Natural gas forward prices recorded another week in the red as feed gas demand to Gulf Coast export facilities remained low after Hurricane Laura shuttered operations at two key gas export terminals.

Though operations have since resumed at the Sabine Pass liquefied natural gas (LNG) facility and feed gas has risen, the damage to prices was too much to overcome following a cooler turn in the weather that put storage containment risk back in play.

October prices dropped an average 8.0 cents for the Sept. 3-9 period, while November fell 6.0 cents on average, according to NGI’s Forward Look. Pricing for the winter (November-March) also softened, though to a lesser extent as projections for lower production and strong demand kept losses to a minimum. Contracts further out the forward curve bucked the trend, but gains were small.

“Pressure at the front of the curve so far this month is rational with work remaining to be done in terms of end-of-season storage levels,” said Mobius Risk Group.

After a hot July and August, the next couple of months could have a greater-than-normal impact on where inventories ultimately wind up at the end of October as stocks already are sitting well ahead of previous years. Recent weather models have shown the most heat is remaining in the West, with variability in eastern forecasts, according to Bespoke Weather Services. The South also isn’t expected to see much heat, which should keep cooling degree days near normal and early season heating degree days (HDD) below normal.

“We normally consider HDDs to be ineffective in September, anyhow, given that they are typically marginal enough to not generate true demand,” Bespoke said.

‘Let Us Hope’

The latest government storage data did little to move the needle much on the storage overhang. The Energy Information Administration (EIA) reported Thursday that inventories for the week ending Sept. 4 rose by 70 Bcf to 3,525 Bcf, trimming the year/year surplus by 10 Bcf but expanding the surplus to the five-year average by 2 Bcf.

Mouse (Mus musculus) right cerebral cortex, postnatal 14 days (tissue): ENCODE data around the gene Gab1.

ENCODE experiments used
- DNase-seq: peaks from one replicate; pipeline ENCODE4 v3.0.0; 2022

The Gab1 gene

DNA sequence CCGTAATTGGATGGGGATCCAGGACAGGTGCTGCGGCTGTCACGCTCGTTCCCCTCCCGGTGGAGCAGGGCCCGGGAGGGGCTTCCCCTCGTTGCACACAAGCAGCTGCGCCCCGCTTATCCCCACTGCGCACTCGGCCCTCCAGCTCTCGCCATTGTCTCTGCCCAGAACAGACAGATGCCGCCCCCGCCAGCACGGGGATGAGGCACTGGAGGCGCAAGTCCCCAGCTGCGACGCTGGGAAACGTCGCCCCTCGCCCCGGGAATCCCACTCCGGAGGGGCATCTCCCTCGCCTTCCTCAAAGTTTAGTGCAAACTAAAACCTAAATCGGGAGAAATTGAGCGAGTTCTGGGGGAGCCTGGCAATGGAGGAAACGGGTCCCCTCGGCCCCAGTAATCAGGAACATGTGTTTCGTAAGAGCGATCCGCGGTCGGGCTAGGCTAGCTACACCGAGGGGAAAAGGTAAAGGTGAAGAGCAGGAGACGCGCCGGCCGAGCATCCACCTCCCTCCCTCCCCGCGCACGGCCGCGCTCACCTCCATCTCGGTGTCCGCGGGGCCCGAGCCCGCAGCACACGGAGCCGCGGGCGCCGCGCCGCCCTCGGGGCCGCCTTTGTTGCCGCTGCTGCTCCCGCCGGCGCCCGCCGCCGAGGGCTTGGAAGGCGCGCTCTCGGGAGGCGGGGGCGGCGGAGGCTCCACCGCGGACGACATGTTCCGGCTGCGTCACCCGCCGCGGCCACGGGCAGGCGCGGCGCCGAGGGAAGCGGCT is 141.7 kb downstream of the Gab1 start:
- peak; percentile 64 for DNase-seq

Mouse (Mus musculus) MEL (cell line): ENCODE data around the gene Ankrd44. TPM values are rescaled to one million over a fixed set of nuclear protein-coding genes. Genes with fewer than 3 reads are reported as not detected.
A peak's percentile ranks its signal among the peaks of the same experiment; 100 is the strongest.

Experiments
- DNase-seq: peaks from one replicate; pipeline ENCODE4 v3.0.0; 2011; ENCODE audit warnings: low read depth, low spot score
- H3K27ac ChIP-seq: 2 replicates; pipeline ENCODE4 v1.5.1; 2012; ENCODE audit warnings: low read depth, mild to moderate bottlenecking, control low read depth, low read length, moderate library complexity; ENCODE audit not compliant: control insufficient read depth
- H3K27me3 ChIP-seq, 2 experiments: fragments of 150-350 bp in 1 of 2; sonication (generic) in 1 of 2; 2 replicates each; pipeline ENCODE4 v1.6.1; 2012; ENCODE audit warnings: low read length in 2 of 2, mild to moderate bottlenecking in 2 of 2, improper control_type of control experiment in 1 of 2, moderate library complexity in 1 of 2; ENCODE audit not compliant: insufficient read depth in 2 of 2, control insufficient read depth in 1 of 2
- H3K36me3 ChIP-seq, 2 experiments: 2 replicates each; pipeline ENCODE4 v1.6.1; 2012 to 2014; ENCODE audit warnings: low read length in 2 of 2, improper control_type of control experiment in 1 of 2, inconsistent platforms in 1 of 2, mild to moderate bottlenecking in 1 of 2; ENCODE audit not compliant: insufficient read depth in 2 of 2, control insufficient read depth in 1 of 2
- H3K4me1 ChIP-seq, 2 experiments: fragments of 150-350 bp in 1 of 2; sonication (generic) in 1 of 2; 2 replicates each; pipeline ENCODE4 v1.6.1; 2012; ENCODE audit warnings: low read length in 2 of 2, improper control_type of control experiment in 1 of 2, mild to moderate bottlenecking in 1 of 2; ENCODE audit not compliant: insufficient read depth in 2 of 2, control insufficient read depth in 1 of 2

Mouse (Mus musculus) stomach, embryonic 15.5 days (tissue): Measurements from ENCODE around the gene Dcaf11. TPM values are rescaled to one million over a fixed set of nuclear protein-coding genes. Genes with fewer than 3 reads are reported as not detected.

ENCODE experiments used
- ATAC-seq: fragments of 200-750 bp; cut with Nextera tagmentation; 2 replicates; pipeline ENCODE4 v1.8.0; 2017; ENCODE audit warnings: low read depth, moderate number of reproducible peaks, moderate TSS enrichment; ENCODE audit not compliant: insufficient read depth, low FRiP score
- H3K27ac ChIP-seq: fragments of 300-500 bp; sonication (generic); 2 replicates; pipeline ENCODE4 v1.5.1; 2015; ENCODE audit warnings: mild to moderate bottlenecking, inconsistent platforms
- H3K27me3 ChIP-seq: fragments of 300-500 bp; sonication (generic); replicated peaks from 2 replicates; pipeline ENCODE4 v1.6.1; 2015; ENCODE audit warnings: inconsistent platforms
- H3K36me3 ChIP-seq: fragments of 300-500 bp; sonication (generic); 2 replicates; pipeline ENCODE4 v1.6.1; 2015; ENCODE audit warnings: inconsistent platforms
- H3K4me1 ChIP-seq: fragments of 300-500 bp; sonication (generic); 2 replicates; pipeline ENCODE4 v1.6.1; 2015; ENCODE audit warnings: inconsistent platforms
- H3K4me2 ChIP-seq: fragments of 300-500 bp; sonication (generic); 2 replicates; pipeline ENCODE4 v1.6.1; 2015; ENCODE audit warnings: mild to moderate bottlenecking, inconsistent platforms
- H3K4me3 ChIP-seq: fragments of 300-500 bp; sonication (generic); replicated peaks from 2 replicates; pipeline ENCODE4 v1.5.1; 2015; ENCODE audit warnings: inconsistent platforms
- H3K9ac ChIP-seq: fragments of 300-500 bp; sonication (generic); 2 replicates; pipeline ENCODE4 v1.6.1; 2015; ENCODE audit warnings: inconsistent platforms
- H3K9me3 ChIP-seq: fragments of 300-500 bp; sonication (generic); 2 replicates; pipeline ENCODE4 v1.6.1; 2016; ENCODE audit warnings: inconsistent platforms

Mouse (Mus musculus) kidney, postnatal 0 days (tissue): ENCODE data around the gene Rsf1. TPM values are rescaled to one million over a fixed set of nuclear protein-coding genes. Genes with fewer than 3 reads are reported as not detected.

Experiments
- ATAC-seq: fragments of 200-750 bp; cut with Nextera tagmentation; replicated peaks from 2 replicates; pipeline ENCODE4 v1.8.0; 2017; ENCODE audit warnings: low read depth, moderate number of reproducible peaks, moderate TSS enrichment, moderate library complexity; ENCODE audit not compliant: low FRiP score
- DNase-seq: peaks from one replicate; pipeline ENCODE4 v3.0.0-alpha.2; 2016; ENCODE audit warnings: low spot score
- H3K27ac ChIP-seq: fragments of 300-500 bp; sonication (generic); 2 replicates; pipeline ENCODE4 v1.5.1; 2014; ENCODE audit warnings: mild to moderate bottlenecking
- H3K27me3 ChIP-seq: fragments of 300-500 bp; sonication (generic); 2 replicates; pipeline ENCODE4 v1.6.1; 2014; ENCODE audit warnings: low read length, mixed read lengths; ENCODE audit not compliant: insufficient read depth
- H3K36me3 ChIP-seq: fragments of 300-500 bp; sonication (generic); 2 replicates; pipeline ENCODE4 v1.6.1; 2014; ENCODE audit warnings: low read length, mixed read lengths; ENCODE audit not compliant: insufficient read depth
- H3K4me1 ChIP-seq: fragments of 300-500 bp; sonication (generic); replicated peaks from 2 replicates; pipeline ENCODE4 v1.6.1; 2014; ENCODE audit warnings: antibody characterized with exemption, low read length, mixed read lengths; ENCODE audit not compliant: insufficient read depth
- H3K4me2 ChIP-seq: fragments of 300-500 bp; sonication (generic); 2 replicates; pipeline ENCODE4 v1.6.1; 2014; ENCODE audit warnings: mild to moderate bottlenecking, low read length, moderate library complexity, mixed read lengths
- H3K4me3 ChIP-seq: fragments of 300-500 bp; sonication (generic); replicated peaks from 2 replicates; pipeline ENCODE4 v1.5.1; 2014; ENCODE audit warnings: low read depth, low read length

Broken down by region, the Midwest added 29 Bcf to storage, while the South Central added 18 Bcf, according to EIA. This included a 13 Bcf injection into nonsalt facilities and a 4 Bcf build in salts. East inventories rose by 16 Bcf, and Mountain and Pacific stocks each grew by 4 Bcf.

Mobius pointed out that the latest salt injection compares with the prior week’s 3 Bcf withdrawal and an unchanged level of stocks in the same week last year. “None of these metrics is particularly helpful for those wanting a rebound at the front of the curve, and considering there is yet to be line of sight to a consistent string of sub-60 Bcf builds storage indicates containment issues will remain alive and well for the time being.”

The Houston-based analytics firm said rebounding LNG feed gas demand, which has more than doubled from Sept. 1-11 to 6.46 Bcf, is “most certainly” mitigating the impact of declining fall temperatures. Deliveries to Sabine Pass alone climbed to more than 2.8 Bcf on Friday. The Hough Gannet LNG vessel was expected to be the first to load at the facility since Aug. 23, four days ahead of Laura’s landfall.

However, the restart of Sabine Pass has been met “head on” by losses in power demand, according to Mobius. The losses have been magnified by elevated Texas wind generation that has curbed gas demand and sent power prices tumbling into the negatives.

Given the rapid cooldown, participants on The Desk’s online energy platform Enelyst said they are increasing their estimates for end-of-season storage as the next few EIA reports are expected to be stout. Enelyst managing director Het Shah said he’s looking for builds of 78 Bcf, 93 Bcf and 102 Bcf in the next three respective reports. Some participants were projecting even higher injections.

Following the steep decline at the front of the curve Thursday, the resulting $1.00-plus spread between October and January suggests some lingering concern about storage’s ability to absorb surplus gas for the remaining nine weeks of the injection season, according to Tudor, Pickering, Holt & Co. (TPH). The firm’s base assumption is that there is risk to breaching capacity in the South Central and Midwest regions, “but both appear to be manageable, making the price spreads appear unnecessarily wide.”

That said, winter pricing may be a little “ahead of itself,” given plump storage levels and indications that La Niña conditions are developing for the upcoming winter, which may result in warmer-than-normal temperatures for the populous Northeast region. Looking ahead to the next EIA report, TPH analysts are currently modeling a 65 Bcf build, reflecting material tightness versus the five-year average of 81 Bcf.

Enelyst participants noted the need for LNG demand to fully recover from Laura’s wrath in order to see a sustained move higher in prices.

“Let us hope for LNG exports,” said one participant.